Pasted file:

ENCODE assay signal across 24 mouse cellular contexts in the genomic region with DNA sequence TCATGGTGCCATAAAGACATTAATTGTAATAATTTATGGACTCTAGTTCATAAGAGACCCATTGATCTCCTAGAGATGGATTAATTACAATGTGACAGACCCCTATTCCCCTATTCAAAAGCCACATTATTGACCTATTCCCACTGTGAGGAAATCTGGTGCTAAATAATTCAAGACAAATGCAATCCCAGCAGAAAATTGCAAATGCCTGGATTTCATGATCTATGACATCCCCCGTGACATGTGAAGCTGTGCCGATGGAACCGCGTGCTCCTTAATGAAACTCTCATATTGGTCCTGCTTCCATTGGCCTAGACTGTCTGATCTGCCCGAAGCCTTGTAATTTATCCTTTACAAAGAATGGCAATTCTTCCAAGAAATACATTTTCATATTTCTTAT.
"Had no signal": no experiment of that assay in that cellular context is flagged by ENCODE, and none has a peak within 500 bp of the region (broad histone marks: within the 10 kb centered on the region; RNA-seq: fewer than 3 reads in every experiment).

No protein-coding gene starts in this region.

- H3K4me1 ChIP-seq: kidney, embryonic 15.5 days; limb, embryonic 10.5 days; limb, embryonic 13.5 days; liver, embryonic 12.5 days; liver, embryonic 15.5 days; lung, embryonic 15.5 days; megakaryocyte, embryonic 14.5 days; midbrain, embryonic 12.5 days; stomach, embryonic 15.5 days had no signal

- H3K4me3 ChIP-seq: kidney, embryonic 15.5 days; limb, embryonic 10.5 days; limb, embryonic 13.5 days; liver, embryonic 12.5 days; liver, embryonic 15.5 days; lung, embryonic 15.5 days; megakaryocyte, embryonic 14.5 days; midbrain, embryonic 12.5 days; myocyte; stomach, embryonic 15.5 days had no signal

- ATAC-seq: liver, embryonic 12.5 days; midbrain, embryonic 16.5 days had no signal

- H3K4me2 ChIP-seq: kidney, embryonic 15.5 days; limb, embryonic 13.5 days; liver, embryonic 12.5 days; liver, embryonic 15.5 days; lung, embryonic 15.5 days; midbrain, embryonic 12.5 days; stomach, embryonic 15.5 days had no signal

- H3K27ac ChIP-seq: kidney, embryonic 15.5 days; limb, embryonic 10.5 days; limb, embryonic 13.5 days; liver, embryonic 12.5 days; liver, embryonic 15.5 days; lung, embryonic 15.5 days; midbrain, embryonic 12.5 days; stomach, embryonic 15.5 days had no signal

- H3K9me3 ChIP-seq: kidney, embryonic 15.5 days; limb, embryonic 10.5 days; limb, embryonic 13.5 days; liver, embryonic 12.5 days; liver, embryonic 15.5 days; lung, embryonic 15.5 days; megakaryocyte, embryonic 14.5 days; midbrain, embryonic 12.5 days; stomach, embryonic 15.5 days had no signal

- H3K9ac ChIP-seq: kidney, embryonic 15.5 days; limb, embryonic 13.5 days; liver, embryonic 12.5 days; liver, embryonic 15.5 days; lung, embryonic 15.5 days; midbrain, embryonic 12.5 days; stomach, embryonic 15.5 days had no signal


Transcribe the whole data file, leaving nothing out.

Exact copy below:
ENCODE assay signal across 24 mouse cellular contexts in the genomic region with DNA sequence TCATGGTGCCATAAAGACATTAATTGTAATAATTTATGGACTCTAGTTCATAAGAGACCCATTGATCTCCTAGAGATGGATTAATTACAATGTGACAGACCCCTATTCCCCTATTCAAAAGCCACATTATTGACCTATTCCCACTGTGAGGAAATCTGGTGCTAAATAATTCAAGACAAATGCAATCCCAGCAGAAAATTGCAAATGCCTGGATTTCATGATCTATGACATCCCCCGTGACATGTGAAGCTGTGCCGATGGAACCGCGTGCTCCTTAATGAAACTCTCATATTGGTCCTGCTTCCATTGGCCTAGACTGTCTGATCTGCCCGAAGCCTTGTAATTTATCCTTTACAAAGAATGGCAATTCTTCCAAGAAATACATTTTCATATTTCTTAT.
"Had no signal": no experiment of that assay in that cellular context is flagged by ENCODE, and none has a peak within 500 bp of the region (broad histone marks: within the 10 kb centered on the region; RNA-seq: fewer than 3 reads in every experiment).

No protein-coding gene starts in this region.

- H3K4me1 ChIP-seq: kidney, embryonic 15.5 days; limb, embryonic 10.5 days; limb, embryonic 13.5 days; liver, embryonic 12.5 days; liver, embryonic 15.5 days; lung, embryonic 15.5 days; megakaryocyte, embryonic 14.5 days; midbrain, embryonic 12.5 days; stomach, embryonic 15.5 days had no signal

- H3K4me3 ChIP-seq: kidney, embryonic 15.5 days; limb, embryonic 10.5 days; limb, embryonic 13.5 days; liver, embryonic 12.5 days; liver, embryonic 15.5 days; lung, embryonic 15.5 days; megakaryocyte, embryonic 14.5 days; midbrain, embryonic 12.5 days; myocyte; stomach, embryonic 15.5 days had no signal

- ATAC-seq: liver, embryonic 12.5 days; midbrain, embryonic 16.5 days had no signal

- H3K4me2 ChIP-seq: kidney, embryonic 15.5 days; limb, embryonic 13.5 days; liver, embryonic 12.5 days; liver, embryonic 15.5 days; lung, embryonic 15.5 days; midbrain, embryonic 12.5 days; stomach, embryonic 15.5 days had no signal

- H3K27ac ChIP-seq: kidney, embryonic 15.5 days; limb, embryonic 10.5 days; limb, embryonic 13.5 days; liver, embryonic 12.5 days; liver, embryonic 15.5 days; lung, embryonic 15.5 days; midbrain, embryonic 12.5 days; stomach, embryonic 15.5 days had no signal

- H3K9me3 ChIP-seq: kidney, embryonic 15.5 days; limb, embryonic 10.5 days; limb, embryonic 13.5 days; liver, embryonic 12.5 days; liver, embryonic 15.5 days; lung, embryonic 15.5 days; megakaryocyte, embryonic 14.5 days; midbrain, embryonic 12.5 days; stomach, embryonic 15.5 days had no signal

- H3K9ac ChIP-seq: kidney, embryonic 15.5 days; limb, embryonic 13.5 days; liver, embryonic 12.5 days; liver, embryonic 15.5 days; lung, embryonic 15.5 days; midbrain, embryonic 12.5 days; stomach, embryonic 15.5 days had no signal